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Court of Appeal, Second District, Division 4, California.

The PEOPLE, Plaintiff and Respondent, v. Eugene DAVIS, Defendant and Appellant.

Cr. 12476.

Decided: March 18, 1968

Alan E. Wellman, Los Angeles, under appointment by the Court of Appeal, and Alfred V. Contarino, San Jose, for defendant and appellant. Thomas C. Lynch, Atty. Gen., William E. James, Asst. Atty. Gen., and Lola M. McAlpin, Deputy Atty. Gen., for plaintiff and respondent.

Defendant was charged with a violation of Penal Code section 459 (burglary); a prior burglary conviction was alleged against defendant. A plea of ‘not guilty’ was entered.

Defendant's petition for writ of habeas corpus was denied. Jury trial was waived, and by stipulation of all counsel the case was submitted on the preliminary hearing, subject to an offer of additional evidence by either party. Defendant was found guilty of burglary in the second degree. A probation report was ordered. Defendant's motion for a new trial was denied. The prior conviction was found true, probation was denied and defendant was sentenced to state prison.

This is an appeal from the judgment and the order denying the motion for new trial.1

On January 7, 1966, at 12:30 a.m., Mrs. Dumas, an employee of the R & C Cafe, locked all the doors and windows of the cafe and gave no one permission to enter.

Numerous burglaries of juke boxes, shine stands and telephone booths had occurred in the area. At about 2:45 a.m., on January 7, 1966, Officers Waddy and McBride, who had been engaged in investigation of some such burglaries, observed defendant walking through the parking lot of a closed service station, between the office and the gas pumps. The gas station was located at 103rd Street and Wilmington. Defendant was the only person on the street at that time.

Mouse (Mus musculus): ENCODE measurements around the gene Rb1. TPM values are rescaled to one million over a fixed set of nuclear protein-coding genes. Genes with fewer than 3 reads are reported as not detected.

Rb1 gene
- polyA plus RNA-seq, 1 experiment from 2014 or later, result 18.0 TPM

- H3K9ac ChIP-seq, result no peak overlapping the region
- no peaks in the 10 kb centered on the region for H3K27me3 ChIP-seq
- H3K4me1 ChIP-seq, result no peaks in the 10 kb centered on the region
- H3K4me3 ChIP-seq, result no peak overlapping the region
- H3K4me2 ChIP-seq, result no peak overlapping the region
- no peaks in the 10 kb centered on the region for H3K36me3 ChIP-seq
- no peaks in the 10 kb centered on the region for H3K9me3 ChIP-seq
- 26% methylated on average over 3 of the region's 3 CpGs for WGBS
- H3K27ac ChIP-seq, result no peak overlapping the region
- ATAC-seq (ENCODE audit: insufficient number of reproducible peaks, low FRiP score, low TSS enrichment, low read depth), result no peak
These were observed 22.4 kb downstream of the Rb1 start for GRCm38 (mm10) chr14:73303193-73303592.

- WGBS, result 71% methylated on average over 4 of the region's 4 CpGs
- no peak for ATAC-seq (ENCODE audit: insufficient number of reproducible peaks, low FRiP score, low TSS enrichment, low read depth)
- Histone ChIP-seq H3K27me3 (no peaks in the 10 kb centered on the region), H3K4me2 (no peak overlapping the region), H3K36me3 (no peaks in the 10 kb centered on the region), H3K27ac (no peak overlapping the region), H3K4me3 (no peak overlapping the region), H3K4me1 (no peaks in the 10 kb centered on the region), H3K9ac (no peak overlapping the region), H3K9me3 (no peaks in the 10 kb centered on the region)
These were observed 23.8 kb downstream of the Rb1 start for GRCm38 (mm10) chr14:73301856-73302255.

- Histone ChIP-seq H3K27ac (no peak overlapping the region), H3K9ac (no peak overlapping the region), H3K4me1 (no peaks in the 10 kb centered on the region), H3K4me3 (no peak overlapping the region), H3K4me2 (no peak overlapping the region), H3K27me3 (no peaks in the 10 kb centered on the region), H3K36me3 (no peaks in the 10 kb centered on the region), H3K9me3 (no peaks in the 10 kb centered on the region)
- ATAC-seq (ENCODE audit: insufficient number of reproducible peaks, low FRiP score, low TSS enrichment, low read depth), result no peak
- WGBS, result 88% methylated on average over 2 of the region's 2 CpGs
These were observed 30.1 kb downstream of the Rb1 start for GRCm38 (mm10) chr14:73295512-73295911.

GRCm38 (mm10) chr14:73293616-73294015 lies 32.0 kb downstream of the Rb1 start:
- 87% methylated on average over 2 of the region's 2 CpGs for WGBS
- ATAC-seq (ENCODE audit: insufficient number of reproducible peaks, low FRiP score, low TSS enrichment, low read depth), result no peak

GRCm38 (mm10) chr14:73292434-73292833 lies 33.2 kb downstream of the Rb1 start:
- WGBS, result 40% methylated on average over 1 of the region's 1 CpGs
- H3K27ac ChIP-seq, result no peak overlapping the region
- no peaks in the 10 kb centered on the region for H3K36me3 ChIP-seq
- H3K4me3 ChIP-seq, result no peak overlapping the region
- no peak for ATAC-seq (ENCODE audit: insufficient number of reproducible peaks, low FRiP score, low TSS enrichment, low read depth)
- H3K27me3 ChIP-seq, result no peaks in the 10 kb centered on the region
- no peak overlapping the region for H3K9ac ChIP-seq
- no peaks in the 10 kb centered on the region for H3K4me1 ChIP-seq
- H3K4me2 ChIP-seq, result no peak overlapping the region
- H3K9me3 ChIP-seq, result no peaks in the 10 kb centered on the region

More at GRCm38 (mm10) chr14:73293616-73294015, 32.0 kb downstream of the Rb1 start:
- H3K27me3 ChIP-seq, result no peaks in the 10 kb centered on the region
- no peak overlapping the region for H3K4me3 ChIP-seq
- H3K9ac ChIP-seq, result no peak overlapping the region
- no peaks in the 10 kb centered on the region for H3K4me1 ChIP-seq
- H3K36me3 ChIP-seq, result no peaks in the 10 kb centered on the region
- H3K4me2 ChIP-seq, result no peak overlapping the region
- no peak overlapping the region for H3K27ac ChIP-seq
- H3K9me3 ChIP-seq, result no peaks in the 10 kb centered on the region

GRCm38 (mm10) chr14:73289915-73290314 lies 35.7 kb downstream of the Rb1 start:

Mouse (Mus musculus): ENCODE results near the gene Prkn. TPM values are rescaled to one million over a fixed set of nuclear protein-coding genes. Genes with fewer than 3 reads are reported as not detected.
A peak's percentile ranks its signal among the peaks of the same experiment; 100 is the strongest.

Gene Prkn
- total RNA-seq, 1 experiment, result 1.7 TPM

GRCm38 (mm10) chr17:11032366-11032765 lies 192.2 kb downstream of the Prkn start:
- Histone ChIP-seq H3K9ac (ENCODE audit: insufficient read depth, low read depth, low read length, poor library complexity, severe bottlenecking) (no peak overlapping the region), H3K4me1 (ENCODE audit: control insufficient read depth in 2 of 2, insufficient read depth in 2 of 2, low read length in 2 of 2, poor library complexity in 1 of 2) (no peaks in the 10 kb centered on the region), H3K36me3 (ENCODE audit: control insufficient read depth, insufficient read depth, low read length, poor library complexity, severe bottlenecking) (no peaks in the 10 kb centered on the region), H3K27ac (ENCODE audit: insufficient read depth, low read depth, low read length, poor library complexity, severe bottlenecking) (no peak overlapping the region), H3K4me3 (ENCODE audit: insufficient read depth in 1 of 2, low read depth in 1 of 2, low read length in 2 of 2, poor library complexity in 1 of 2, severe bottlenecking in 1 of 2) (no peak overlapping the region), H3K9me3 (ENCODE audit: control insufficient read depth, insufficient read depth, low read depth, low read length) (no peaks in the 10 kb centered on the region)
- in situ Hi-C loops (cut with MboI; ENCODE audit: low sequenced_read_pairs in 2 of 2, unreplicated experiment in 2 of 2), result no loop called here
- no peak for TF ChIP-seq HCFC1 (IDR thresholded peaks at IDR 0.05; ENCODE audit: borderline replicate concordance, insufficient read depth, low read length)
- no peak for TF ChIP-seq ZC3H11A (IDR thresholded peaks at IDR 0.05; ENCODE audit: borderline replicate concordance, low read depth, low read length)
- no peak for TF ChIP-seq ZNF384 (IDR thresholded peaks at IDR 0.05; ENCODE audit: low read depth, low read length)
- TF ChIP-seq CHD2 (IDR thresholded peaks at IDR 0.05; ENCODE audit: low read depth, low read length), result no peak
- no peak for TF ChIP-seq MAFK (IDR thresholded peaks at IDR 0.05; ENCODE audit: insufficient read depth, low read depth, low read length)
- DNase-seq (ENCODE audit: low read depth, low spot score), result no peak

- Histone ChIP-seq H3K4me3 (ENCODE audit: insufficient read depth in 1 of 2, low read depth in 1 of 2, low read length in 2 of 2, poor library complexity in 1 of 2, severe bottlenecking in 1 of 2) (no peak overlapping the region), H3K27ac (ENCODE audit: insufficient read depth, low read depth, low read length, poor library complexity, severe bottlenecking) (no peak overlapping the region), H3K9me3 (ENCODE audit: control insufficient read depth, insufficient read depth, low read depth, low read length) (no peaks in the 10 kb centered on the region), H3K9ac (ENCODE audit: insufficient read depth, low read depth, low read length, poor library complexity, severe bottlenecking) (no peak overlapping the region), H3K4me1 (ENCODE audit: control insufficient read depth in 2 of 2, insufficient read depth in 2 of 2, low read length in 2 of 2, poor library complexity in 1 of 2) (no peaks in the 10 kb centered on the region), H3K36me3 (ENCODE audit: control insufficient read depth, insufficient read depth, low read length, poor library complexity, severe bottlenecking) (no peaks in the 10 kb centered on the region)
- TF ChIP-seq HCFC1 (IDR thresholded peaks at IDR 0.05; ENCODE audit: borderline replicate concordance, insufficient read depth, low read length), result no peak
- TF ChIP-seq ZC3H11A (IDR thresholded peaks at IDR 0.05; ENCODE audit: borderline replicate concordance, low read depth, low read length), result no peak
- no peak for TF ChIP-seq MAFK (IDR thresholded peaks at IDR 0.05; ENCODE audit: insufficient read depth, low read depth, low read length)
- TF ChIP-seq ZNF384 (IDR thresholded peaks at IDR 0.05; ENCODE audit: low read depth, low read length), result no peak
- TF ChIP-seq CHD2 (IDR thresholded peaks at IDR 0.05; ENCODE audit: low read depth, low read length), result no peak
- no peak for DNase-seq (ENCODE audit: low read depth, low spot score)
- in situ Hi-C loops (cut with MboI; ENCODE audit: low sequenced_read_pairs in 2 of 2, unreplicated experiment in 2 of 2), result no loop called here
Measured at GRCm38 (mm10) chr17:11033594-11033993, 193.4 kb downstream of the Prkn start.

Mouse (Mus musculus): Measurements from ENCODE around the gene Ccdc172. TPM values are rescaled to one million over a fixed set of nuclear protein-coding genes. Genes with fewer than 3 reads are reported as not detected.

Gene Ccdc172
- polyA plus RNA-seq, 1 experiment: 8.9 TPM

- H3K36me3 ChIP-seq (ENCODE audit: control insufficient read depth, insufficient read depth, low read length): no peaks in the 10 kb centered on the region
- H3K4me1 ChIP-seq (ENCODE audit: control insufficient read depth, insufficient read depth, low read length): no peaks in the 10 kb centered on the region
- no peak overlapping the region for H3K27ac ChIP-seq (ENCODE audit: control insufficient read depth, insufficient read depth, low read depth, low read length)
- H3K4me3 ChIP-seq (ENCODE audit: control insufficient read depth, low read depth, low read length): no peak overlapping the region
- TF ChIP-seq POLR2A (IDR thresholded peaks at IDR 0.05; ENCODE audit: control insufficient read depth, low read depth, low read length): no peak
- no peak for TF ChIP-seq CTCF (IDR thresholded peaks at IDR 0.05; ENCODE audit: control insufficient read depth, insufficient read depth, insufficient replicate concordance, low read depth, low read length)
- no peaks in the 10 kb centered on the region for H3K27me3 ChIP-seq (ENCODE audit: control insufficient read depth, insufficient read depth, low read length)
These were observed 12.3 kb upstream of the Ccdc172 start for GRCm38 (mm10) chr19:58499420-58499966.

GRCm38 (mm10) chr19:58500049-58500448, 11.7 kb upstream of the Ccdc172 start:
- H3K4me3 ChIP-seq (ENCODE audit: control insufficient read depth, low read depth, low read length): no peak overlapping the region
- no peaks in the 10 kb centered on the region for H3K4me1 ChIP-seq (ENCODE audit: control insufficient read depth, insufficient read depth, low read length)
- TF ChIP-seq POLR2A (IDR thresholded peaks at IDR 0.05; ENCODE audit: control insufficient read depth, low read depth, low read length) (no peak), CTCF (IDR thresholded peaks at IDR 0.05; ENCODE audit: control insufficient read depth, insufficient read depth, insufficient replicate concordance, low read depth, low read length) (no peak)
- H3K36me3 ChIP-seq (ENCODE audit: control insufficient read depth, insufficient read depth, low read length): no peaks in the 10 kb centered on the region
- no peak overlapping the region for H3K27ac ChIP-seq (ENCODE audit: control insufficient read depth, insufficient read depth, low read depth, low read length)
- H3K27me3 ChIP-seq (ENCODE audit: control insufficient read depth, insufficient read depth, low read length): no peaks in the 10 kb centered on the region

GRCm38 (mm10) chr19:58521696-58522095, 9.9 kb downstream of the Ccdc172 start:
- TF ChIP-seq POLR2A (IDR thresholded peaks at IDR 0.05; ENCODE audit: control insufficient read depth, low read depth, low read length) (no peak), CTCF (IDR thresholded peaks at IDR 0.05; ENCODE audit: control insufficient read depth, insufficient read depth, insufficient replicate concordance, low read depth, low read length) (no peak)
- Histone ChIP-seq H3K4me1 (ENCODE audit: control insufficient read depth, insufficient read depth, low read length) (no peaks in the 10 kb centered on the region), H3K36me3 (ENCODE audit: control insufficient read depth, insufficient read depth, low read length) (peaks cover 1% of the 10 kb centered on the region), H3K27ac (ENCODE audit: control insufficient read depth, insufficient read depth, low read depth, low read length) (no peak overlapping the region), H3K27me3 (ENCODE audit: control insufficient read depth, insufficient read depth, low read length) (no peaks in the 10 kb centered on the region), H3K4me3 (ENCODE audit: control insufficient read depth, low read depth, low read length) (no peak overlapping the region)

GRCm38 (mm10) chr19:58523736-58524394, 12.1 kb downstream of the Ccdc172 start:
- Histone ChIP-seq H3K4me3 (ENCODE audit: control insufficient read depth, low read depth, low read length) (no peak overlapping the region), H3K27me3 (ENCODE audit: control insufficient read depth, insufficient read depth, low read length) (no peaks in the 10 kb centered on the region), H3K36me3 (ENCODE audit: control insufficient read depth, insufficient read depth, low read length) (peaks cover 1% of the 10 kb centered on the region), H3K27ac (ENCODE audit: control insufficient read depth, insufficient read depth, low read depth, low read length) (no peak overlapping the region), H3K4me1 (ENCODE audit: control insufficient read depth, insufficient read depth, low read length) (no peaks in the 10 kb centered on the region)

The officers approached defendant in their black and white police unit. Officer Waddy got out and made a cursory search for weapons, felt a large object in defendant's coat pocket, which Officer Waddy thought might be a weapon. The officer removed the object which was, in fact, two objects—a pair of pliers and a screwdriver, the working end of which was broken and not contaminated by grease.2 The officer also removed a pair of gloves from the same left jacket pocket. From defendant's shirt pocket the officer removed a white metal lady's watch, and from defendant's right trouser pocket the officer removed 70 pennies and 1 nickel. Seven packs of Salem cigarettes were found in defendant's right jacket pocket.

Defendant was advised of his constitutional rights. Defendant said that he found the objects on the sidewalk. At the time of the arrest the officers had no information that the R & C Cafe had been burglarized. Six hours later the officers heard that there was a burglary in the South Wilmington area on 107th Street. Upon investigation the officers found a tip to a screwdriver near a coin box next to a juke box in the R & C Cafe. The tip to the screwdriver was the same color as the upper part of the screwdriver in defendant's pocket. At the burglarized cafe the missing items included a white gold watch, 70 pennies, 7 packs of Salem cigarettes and 1 nickel.

Defendant's only contention on appeal is that the evidence was obtained by an unreasonable search and seizure.

The original detention and cursory search of defendant for weapons was lawful.

“It is well established that a police officer in the discharge of his duties may detain and question a person when the circumstances are such as would indicate to a reasonable man in a like position that such a course is necessary to the proper discharge of those duties.' * * * Most such occurrences involve persons outdoors at night at times and in areas where one would not reasonably expect to see them and whose behavior on the surface suggests some extraordinary activity.' (People v. Rogers (1966) 241 Cal.App.2d 384, 387, 50 Cal.Rptr. 559, 560.)